Freedom of Association

Section 2 of the Charter: “Everyone has the following fundamental freedoms: (d) freedom of association”

Freedom of association protects organization for public purposes. This does not include private association, such as within a family, or association to engage in violent or unlawful activity.  It does protect political and economic association, subject to reasonable limits. Freedom of association is also used to protect labour union rights, but the legislature can restrict the timing and form of strikes. In addition, s. 2(d) protects against forced association. Nevertheless, this is not a right of isolation and there are some examples of acceptable forced association, such as membership within a democratic community.

Lavigne v. Ontario Public Service Employees Union – Supreme Court of Canada, 1991
Lavigne was a community college teacher. He challenged the requirement to pay dues to the Ontario Public Service Employees Union because he objected to certain causes it supported. The SCC held that compelling the payment of dues to support causes that did not directly relate to collective bargaining was an infringement of freedom of association. This infringement, however, was justified under section 1 because unions needed the support of all their members to participate in society’s political, economic and social debates and to contribute to democracy in the workplace.

Delisle v. Canada (Deputy Attorney General) – Supreme Court of Canada, 1999
Delisle was the president of an informal association that represented the employment interests of RCMP members in Quebec.  He challenged the Public Service Staff Relations Act and the Canada Labour Code which excluded the RCMP from forming a union under those statutes. The SCC found that s. 2(d) protects the right of RCMP members to form their own independent association but does not require the government to include the RCMP in a specific trade union regime. The legislation was therefore held to be constitutional.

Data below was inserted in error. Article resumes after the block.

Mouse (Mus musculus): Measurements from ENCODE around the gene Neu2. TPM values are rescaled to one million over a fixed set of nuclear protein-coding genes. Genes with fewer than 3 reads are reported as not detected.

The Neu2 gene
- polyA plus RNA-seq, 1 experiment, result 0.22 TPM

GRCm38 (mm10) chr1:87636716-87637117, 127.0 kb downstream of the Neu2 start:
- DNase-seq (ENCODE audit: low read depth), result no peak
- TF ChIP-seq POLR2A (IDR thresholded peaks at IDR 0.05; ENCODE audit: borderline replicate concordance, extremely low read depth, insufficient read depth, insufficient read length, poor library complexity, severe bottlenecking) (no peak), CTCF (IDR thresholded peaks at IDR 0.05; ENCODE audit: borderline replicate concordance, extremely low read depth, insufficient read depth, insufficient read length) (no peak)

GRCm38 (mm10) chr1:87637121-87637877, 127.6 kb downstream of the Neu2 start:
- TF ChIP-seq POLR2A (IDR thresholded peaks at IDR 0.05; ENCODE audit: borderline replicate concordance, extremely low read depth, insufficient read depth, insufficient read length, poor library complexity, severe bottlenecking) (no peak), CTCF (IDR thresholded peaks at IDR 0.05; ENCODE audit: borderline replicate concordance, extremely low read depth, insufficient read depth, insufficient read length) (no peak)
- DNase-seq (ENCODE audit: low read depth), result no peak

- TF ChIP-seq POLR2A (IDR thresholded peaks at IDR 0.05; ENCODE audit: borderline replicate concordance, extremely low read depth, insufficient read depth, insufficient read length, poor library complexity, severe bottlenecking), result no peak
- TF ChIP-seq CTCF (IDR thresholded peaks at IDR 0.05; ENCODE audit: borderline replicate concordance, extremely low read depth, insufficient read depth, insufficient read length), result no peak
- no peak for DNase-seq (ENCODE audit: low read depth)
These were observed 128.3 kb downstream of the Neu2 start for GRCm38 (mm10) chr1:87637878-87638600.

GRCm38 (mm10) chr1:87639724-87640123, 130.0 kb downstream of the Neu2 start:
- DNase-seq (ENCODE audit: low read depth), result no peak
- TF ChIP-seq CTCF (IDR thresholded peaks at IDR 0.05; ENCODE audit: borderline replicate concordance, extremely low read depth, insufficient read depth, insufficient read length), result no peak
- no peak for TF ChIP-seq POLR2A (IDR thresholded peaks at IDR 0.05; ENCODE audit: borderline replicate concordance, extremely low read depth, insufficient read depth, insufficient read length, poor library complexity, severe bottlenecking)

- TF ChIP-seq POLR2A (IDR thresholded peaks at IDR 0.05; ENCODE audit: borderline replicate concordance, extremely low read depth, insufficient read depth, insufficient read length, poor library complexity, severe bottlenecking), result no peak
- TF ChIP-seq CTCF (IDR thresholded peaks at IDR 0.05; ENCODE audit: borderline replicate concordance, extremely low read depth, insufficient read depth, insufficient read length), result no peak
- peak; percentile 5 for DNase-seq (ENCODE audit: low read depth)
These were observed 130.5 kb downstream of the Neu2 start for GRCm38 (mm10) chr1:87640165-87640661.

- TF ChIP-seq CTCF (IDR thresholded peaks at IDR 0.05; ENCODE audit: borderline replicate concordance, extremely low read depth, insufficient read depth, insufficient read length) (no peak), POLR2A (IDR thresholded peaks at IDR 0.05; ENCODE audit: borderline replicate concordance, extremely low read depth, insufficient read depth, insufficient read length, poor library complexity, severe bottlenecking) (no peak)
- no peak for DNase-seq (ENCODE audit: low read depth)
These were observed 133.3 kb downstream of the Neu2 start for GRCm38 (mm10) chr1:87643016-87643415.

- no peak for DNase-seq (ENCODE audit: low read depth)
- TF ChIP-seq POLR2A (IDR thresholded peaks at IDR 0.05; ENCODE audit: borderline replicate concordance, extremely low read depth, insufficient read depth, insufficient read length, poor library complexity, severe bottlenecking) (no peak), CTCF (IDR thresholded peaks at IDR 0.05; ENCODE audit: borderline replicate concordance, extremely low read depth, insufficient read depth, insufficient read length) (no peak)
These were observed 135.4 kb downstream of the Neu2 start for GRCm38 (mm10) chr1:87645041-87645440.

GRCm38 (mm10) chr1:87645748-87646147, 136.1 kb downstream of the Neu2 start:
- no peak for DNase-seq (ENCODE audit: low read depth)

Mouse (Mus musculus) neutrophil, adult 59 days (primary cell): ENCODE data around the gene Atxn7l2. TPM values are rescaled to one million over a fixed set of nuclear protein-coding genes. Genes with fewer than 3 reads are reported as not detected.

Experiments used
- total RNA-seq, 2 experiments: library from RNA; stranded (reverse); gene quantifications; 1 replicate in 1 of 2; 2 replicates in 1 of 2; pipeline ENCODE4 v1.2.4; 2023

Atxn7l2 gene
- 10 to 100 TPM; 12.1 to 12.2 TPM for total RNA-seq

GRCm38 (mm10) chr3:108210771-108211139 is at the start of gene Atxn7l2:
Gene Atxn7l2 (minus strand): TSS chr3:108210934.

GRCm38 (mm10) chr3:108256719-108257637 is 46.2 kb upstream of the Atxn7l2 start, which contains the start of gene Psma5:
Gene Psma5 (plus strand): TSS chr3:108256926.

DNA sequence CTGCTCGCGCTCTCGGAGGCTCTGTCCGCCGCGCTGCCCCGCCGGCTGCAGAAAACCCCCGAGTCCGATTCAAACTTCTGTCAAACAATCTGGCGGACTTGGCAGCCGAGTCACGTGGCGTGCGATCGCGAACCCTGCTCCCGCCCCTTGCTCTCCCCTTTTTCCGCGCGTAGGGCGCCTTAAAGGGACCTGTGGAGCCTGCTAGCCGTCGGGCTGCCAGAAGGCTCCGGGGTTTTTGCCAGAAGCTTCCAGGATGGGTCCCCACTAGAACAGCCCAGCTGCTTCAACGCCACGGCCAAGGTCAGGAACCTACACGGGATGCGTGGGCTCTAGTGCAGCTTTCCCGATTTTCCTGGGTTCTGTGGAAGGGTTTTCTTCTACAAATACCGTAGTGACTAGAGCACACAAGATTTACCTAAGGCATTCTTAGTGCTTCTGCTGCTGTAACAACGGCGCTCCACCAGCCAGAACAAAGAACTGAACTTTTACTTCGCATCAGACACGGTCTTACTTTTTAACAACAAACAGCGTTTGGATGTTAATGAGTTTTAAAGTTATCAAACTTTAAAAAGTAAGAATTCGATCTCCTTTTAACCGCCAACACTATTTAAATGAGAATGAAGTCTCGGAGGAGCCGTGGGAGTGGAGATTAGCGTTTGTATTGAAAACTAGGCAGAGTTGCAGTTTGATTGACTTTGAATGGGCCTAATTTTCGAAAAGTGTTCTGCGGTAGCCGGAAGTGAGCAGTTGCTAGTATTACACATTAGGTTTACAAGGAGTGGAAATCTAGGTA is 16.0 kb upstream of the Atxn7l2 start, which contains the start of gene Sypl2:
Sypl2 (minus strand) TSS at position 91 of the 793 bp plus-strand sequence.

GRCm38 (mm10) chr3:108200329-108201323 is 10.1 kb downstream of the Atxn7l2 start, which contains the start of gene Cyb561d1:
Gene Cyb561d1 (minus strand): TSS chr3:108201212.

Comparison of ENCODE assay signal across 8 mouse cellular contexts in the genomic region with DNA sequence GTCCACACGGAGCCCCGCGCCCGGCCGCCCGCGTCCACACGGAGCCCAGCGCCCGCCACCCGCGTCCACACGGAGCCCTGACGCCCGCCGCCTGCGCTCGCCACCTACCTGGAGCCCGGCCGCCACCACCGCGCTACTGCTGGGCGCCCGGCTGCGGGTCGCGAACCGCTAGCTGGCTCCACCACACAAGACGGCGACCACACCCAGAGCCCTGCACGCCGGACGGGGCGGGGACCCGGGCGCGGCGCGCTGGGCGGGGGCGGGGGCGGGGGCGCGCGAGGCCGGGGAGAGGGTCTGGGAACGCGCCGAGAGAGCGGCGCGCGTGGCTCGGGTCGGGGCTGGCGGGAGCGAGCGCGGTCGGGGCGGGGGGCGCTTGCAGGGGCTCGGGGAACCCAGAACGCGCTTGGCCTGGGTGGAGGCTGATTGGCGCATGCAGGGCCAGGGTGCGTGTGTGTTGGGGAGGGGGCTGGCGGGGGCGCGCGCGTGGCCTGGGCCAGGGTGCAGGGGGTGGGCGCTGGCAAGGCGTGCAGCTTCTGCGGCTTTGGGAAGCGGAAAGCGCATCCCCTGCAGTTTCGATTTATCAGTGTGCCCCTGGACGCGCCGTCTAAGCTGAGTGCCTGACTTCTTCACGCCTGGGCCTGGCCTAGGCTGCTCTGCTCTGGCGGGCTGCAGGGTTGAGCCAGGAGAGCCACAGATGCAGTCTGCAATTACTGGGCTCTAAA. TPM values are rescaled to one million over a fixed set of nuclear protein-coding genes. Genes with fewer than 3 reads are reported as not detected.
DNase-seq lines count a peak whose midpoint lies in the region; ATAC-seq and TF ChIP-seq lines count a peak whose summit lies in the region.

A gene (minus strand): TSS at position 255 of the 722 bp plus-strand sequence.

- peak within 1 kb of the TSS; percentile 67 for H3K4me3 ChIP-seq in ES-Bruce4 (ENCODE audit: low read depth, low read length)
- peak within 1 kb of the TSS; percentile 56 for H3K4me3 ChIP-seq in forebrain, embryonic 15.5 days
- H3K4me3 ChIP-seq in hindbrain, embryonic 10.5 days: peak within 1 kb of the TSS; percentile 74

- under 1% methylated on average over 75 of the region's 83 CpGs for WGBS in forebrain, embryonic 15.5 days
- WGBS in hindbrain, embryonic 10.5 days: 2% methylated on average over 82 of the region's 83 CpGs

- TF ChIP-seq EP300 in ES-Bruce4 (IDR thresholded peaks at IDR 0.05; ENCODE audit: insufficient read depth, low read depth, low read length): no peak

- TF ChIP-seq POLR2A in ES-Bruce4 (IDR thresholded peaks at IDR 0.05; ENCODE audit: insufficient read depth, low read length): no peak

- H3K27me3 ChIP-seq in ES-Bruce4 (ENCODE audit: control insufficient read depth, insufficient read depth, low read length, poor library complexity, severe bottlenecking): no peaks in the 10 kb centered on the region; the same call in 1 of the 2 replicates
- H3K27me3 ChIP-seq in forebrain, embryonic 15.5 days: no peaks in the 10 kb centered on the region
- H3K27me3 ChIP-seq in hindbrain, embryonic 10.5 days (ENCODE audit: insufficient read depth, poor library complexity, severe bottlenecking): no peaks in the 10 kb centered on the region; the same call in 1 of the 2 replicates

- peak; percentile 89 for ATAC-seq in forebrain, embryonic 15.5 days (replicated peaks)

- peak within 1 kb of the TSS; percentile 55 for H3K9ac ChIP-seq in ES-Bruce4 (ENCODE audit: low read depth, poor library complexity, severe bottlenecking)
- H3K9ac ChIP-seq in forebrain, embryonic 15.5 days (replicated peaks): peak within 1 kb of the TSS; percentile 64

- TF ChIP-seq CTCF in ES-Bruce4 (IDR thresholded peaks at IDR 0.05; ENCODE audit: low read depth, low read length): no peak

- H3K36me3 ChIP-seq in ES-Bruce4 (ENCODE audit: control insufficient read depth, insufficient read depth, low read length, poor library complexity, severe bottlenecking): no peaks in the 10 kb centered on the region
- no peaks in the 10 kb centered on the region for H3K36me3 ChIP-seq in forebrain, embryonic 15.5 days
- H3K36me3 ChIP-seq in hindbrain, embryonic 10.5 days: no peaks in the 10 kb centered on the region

Dunmore v. Ontario (Attorney General) – Supreme Court of Canada, 2001
Agricultural workers were excluded from labour relations regimes in Ontario. The appellants brought an application challenging this. The SCC held that there was an infringement of freedom of association because it was next to impossible for agricultural workers to organize on their own and excluding them from the legislation placed a further chilling effect on this. The SCC held that this infringement was not justified under section 1. While the objective to protect family farms was legitimate, the legislation was too broad in excluding all agricultural workers from every aspect of unionization.

Health Services and Support – Facilities Subsector Bargaining Assn. V. British Columbia – Supreme Court of Canada, 2007
BC passed the Health and Social Services Delivery Improvement Act (the “Act”) without meaningful consultation with the affected unions. The Act gave health care employers greater flexibility to deal with their employees, including in ways that were not permissible under existing collective agreements. Subsequently, the unions and their members challenged the constitutionality of the Act. The SCC ruled that freedom of association protects against substantial interference with collective bargaining. It found that parts of the Act violated this and were not justified under section 1.  While the objective of improving the delivery of health care services was valid, the government did not show why it chose this particular option and why it did not consult the unions in the process.